Hydrocephalus

What is Hydrocephalus?

Hydrocephalus comes from Greek words: hydro means water, cephalus means head. Hydrocephalus is an abnormal accumulation of fluid—cerebrospinal fluid, or CSF—within cavities called ventricles inside the brain. This condition may occur at any age. CSF is produced in the ventricles, circulates through the ventricular system in the brain and is absorbed into the bloodstream. CSF is in constant circulation and has many functions. It surrounds the brain and spinal cord and acts as a protective cushion against injury. CSF contains nutrients and proteins that are needed for the nourishment and normal function of the brain. It carries waste products away from surrounding tissues. Hydrocephalus occurs when there is an imbalance between the amount of CSF that is produced and the rate at which it is absorbed. As the CSF builds up, it causes the ventricles to enlarge and the pressure inside the head to increase.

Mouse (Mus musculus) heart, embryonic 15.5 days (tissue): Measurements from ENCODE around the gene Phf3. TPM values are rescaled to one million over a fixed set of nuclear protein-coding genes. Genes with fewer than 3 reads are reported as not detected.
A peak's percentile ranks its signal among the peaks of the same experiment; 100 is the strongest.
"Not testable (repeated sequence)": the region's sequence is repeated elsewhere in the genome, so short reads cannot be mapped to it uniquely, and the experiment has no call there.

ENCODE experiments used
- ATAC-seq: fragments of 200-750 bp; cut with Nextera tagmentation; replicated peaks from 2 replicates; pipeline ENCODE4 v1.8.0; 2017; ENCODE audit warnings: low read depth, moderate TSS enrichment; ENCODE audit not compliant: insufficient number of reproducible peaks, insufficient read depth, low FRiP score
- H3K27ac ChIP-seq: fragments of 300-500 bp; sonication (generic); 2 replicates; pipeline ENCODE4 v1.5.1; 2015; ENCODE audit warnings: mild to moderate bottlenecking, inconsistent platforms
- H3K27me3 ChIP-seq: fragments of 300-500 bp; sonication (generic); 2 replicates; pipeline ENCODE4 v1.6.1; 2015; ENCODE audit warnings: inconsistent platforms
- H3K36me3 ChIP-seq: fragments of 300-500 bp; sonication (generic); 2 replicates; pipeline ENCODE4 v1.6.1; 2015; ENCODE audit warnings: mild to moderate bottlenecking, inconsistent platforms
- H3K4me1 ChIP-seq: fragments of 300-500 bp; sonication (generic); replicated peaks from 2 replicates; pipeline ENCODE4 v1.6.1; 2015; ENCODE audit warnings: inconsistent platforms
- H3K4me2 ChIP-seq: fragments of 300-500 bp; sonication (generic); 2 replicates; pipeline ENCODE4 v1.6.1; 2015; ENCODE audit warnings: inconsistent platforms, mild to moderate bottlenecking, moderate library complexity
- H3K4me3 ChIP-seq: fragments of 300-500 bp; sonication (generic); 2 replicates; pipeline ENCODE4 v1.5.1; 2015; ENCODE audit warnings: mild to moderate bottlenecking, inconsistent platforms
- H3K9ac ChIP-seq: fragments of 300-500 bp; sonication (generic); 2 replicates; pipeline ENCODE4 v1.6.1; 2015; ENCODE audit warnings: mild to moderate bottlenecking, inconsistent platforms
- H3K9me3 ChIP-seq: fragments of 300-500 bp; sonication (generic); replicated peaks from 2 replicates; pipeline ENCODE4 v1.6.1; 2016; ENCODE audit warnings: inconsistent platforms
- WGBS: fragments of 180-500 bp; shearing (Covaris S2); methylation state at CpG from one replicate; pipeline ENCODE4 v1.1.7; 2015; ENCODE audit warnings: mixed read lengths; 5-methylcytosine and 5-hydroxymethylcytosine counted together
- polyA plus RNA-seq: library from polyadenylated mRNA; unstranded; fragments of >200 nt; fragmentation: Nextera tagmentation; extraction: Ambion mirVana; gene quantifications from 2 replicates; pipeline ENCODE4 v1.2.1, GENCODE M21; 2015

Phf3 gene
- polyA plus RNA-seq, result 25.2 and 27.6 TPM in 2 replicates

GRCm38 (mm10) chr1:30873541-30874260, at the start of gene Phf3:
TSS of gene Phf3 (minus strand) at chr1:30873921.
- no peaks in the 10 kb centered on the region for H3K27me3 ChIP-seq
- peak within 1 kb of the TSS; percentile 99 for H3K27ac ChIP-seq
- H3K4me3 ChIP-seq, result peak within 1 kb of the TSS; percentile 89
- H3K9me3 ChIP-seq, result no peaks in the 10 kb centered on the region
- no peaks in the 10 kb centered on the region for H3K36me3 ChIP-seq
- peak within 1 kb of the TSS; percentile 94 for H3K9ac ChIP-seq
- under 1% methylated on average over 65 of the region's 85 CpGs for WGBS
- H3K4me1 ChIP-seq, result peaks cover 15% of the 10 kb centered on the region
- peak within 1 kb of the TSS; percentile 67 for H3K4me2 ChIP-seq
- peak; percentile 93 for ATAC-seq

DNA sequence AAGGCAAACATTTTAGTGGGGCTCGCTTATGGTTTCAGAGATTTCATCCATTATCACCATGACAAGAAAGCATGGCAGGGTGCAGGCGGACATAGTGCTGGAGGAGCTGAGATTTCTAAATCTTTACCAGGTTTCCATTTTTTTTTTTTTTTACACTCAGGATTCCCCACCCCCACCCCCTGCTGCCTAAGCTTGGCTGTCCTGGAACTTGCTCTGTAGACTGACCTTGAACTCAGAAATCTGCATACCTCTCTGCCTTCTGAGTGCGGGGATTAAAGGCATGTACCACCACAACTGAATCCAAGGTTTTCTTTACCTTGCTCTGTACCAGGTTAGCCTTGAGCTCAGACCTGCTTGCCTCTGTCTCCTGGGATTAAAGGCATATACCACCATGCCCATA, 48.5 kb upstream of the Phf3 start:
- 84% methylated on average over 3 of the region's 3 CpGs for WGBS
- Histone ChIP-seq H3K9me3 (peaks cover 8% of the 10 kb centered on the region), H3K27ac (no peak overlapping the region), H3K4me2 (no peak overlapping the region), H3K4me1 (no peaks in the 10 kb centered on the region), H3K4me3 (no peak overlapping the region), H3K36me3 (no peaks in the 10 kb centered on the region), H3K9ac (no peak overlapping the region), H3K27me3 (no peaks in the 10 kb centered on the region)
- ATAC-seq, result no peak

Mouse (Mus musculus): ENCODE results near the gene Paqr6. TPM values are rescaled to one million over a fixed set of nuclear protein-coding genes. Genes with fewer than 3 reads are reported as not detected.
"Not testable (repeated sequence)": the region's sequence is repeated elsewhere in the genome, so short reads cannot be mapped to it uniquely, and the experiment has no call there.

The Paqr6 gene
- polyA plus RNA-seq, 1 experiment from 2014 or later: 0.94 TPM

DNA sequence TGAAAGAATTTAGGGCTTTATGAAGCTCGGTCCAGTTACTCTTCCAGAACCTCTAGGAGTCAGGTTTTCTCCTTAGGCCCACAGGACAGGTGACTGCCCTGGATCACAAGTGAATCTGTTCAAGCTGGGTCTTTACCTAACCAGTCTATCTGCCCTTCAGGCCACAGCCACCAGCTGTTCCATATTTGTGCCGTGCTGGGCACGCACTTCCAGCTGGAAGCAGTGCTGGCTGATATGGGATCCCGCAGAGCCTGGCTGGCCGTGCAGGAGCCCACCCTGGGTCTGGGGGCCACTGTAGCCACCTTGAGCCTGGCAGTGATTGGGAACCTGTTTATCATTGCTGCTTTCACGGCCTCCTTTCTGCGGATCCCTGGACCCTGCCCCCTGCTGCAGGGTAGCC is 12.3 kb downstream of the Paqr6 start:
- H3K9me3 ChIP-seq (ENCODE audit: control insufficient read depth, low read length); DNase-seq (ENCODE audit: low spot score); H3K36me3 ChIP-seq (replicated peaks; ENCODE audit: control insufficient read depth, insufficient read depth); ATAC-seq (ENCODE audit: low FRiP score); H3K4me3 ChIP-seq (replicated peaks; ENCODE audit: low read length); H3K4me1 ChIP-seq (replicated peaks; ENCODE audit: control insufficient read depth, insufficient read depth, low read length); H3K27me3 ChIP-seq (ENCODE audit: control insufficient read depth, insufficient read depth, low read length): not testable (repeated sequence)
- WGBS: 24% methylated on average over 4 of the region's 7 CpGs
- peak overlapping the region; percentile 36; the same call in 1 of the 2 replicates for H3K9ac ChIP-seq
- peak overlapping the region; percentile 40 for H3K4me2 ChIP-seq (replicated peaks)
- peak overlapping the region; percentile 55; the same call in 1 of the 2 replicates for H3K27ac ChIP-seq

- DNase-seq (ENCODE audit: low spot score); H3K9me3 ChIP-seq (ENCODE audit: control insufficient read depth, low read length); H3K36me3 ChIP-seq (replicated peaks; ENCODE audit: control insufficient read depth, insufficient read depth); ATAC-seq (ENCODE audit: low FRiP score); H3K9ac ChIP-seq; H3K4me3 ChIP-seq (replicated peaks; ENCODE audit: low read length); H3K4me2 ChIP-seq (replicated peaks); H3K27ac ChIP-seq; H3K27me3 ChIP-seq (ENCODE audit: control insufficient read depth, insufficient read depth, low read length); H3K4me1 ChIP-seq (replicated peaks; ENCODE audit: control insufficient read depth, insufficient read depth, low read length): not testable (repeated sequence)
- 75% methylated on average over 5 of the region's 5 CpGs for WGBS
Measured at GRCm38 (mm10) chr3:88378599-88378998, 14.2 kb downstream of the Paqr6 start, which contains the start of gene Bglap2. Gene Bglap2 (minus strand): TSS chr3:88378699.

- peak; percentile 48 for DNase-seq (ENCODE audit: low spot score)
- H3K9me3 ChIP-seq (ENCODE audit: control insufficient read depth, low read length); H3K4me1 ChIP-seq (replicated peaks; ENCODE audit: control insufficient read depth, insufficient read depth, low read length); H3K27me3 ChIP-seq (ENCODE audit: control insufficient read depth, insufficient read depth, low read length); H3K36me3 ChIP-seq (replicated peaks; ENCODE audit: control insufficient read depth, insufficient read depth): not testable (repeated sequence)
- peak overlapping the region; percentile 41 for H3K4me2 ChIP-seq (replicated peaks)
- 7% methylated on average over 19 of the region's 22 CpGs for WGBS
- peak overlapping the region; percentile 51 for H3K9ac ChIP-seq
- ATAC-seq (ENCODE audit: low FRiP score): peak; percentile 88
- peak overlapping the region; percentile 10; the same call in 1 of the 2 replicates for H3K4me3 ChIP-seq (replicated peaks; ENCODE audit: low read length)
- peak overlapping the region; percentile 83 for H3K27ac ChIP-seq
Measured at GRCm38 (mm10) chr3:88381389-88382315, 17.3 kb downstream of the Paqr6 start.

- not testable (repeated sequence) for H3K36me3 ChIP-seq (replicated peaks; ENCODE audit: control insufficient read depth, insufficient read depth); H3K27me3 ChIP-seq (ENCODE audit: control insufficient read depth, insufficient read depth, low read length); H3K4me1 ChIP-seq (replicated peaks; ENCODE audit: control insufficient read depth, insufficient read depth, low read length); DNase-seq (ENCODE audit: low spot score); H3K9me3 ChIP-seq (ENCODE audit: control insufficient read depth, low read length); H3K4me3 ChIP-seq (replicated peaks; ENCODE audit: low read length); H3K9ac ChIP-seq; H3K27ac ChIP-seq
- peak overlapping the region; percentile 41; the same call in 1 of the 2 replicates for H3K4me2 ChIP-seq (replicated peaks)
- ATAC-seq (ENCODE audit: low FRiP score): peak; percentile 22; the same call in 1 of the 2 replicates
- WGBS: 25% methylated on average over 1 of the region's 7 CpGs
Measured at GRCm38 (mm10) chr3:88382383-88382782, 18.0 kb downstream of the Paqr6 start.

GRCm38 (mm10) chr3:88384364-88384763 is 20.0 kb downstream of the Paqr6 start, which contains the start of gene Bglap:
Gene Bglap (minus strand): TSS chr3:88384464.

What causes Hydrocephalus?

Hydrocephalus is a condition that can develop for a variety of reasons, sometimes in conjunction with another disorder. Hydrocephalus that is congenital (present at birth) is thought to be caused by a complex interaction of genetic and environmental factors. Aqueductal stenosis, an obstruction of the cerebral aqueduct, is the most frequent cause of congenital hydrocephalus. Hydrocephalus is believed to occur in about 1.5 per 1,000 births. Hydrocephalus that is acquired after birth may result from intraventricular hemorrhage, meningitis, head trauma, tumors or cysts or for no known reason. Hydrocephalus is believed to occur in about 1.5 per 1,000 births. Normal Pressure Hydrocephalus (NPH) is a form of hydrocephalus that affects older adults. Sometimes the cause of NPH is known-and can include head trauma or brain tumor—but most often it is idiopathic, which means the cause is not known.

– text taken completely from the Hydrocephalus Association website, image taken from the Cerebral Palsy and Other Disorders website.

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